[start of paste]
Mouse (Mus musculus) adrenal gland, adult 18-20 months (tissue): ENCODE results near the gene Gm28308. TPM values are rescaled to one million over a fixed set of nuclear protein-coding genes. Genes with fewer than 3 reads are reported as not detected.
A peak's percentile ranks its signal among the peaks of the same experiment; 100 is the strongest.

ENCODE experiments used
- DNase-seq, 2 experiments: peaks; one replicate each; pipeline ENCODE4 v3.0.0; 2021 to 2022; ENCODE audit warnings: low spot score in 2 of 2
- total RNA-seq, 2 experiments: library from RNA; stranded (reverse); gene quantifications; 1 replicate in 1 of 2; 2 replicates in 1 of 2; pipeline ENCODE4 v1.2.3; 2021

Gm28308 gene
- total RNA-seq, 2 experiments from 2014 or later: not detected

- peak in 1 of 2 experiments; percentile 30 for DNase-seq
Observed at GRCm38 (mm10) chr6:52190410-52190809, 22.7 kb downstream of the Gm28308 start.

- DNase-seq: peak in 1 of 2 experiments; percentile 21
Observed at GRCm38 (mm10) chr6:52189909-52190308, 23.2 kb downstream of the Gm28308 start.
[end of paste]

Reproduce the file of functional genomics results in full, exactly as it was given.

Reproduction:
Mouse (Mus musculus) adrenal gland, adult 18-20 months (tissue): ENCODE results near the gene Gm28308. TPM values are rescaled to one million over a fixed set of nuclear protein-coding genes. Genes with fewer than 3 reads are reported as not detected.
A peak's percentile ranks its signal among the peaks of the same experiment; 100 is the strongest.

ENCODE experiments used
- DNase-seq, 2 experiments: peaks; one replicate each; pipeline ENCODE4 v3.0.0; 2021 to 2022; ENCODE audit warnings: low spot score in 2 of 2
- total RNA-seq, 2 experiments: library from RNA; stranded (reverse); gene quantifications; 1 replicate in 1 of 2; 2 replicates in 1 of 2; pipeline ENCODE4 v1.2.3; 2021

Gm28308 gene
- total RNA-seq, 2 experiments from 2014 or later: not detected

- peak in 1 of 2 experiments; percentile 30 for DNase-seq
Observed at GRCm38 (mm10) chr6:52190410-52190809, 22.7 kb downstream of the Gm28308 start.

- DNase-seq: peak in 1 of 2 experiments; percentile 21
Observed at GRCm38 (mm10) chr6:52189909-52190308, 23.2 kb downstream of the Gm28308 start.